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Publication numberUS3896557 A
Publication typeGrant
Publication dateJul 29, 1975
Filing dateMay 9, 1974
Priority dateMay 9, 1974
Publication numberUS 3896557 A, US 3896557A, US-A-3896557, US3896557 A, US3896557A
InventorsBradley William S, Seitzer Walter H
Original AssigneeSun Oil Co Delaware
Export CitationBiBTeX, EndNote, RefMan
External Links: USPTO, USPTO Assignment, Espacenet
Process for drying and stabilizing coal
US 3896557 A
Abstract
A process for drying lignitic and subbituminous coal containing from about 25 to about 40% by weight water which comprises heating said coal with a fluidizing combustion gas stream containing from about 7 to about 9% by volume of oxygen to reduce the moisture content to a level of from about 8 to about 12% whereby said coal is also stabilized against spontaneous combustion.
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Description  (OCR text may contain errors)

United States Patent [191 Seitzer et al.

[ PROCESS FOR DRYING AND STABILlZlNG COAL [7 51 Inventors: Walter H. Seltzer, West Chester.

Pa.; William S. Bradley, Richardson. Tex.

[73] Assignee: Sun Oil Company (Delaware),

Southiand Center, Tex.

[22] Filed: May 9, 1974 [211 App]. No.: 468,315

[52] US. Cl 34/10; 34/12 [51] Int. Cl. F26b 3/08; F26b 7/00 [58] Field of Search 34/10, 12; 432/14; 432/15 [56] References Cited UNITED STATES PATENTS 3,755,912 9/1973 l-lamada et al 34/10 [451 July 29,1975

Primary Examiner-John J. Camby Attorney, Agent, or Firm--George L. Church; Donald R. Johnson; Paul Lipsitz [5 7 ABSTRACT 5 Claims, No Drawings 1 PROCESS FOR DRYING AND STABILIZING COAL Lignitic and subbituminous coals are received from the mine containing from about 25 to about 40% internal moisture and such coals are usually subjected to a drying procedure before shipment and use. Numerous types of equipment and techniques for such coal drying are available and have been used for some time. In general, a hot combustion gas is used to drive moisture from the coal and this is done either by passing such gases through a bed of the coal, often a fluidized bed, or by passing the coal through a kiln or other rotary device while the gases are passed through. A particularly useful commercial device for such' coal drying is the Parry Dryer (see US. Pat. No. 2,666,269) which em ploys the hot combustion drying gases'to fluidize the coal. In commercial use the combustion gases are usually obtained from coal or fuel oil and the fuel-air ratio is maintained so that the combustion gases contain about 5 percent by volume of oxygen. The dried coal emerging from the dryer generally contains from 0.5 to about by weight, and might even be somewhat higher.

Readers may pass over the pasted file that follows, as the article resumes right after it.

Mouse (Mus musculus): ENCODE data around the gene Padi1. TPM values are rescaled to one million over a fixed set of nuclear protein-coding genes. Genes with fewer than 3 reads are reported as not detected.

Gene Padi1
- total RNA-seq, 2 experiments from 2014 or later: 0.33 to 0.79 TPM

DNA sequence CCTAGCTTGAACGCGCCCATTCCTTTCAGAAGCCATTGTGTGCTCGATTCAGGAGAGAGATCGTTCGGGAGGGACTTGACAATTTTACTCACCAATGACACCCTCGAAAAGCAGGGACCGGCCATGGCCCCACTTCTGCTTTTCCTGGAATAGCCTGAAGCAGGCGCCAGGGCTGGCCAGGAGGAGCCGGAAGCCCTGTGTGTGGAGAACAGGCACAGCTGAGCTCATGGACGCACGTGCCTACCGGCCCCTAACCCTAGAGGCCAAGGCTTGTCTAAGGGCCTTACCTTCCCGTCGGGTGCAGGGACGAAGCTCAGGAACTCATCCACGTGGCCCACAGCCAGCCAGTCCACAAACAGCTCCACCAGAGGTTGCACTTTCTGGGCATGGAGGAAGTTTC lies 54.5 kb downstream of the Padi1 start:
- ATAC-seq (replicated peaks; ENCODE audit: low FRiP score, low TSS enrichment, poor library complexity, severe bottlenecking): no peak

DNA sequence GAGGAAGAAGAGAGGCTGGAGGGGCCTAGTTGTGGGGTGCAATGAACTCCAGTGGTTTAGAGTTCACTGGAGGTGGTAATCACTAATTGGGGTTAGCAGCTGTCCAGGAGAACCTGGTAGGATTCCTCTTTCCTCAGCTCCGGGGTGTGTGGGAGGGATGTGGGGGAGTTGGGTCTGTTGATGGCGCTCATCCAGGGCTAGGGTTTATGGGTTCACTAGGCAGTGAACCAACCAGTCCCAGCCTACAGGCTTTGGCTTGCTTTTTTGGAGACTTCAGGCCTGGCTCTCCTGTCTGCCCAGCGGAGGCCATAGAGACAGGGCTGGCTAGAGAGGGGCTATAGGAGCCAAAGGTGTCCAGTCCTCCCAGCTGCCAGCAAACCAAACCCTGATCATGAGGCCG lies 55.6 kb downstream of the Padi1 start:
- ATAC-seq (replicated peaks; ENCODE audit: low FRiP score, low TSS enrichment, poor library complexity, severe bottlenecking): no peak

One of the characteristics of dried coal'is its tendency toward spontaneous combustion and this becomes a serious problem during the shipment and storage of such coal. Coal subjected to the above described drying process is somewhat improved in its spontaneous combustion character, but additional stability is still desired in order to further mitigate or eliminate the fire hazard present in shipping and storing dried coal.

It has now been found that a significant improvement in increasing the stability of coal dried by the above described process can be obtained by carefully controlling the oxygen content of the drying gases and by controlling the moisture content of the dried coal. In accord with the invention, lignitic or subbituminous coal containing from about 25 to about 40% by weight of water is dired and increased stabilization to spontaneous combustion is obtained by heating said coal in a fluidized bed dryer with fluidizing combustion gases containing from about 7 to about 9% by volume of oxygen until the moisture content of said coal is from about 8 to about 12% by weight. It is quite unexpected that by exercising initial control of the oxygen content of the drying gases and the moisture content of the dried coal as defined above that a coal of superior stability is obtained.

The coals used in the process of the invention will be, as indicated, lignitic and subbituminous coals and will include North Dakota lignite, Powder River subbituminous coal, Wyodak coal, and the like. Such coals usually contain from about to 40 percent water as they come from the mine.

The drying procedure will be carried out with a fluidized bed type dryer where the drying gas is used to fluidize the bed. A preferred type of dryer is the Parry Dryer referred to above and the process of the invention will be illustrated with such equipment.

In operation, the raw coal is fed to the dryer column through a screw feeder. The coal particles are entrained in a stream of high velocity gases from a combustion furnace and carried through the column to a primary separator. The drying is accomplished almost instantaneously due to the intimate mixing of coal with the turbulent gases in the dryer column. Coal and gases leaving the dryer column expand into the primary separator where the velocity is decreased to allow the main product'to drop out and the gases continue to move slowly to the entrance of cyclones, or secondary separators. This action drops out up to 98 percent of the coal, or all but the fine dust. The coal is discharged from a conical bottom of the primary separatorthrough a rotary valve to be carried away ona dry product conveyor. The gases flow through high efficiency cyclones to a common stack and are discharged to the atmosphere.

The fine dust is separated from the gas stream in the cyclones, collected in a hopperv and discharged to a conveyor. The major part of the dust collected is introduced, into the primary combustion air at controlled rates, conveyed to the furnace, and burned. The particle size of aboutpercent minus 200 mesh makes it ideal for use as a pulverized vfuelfor the combustion furnace which furnishes the fluidizing drying gases.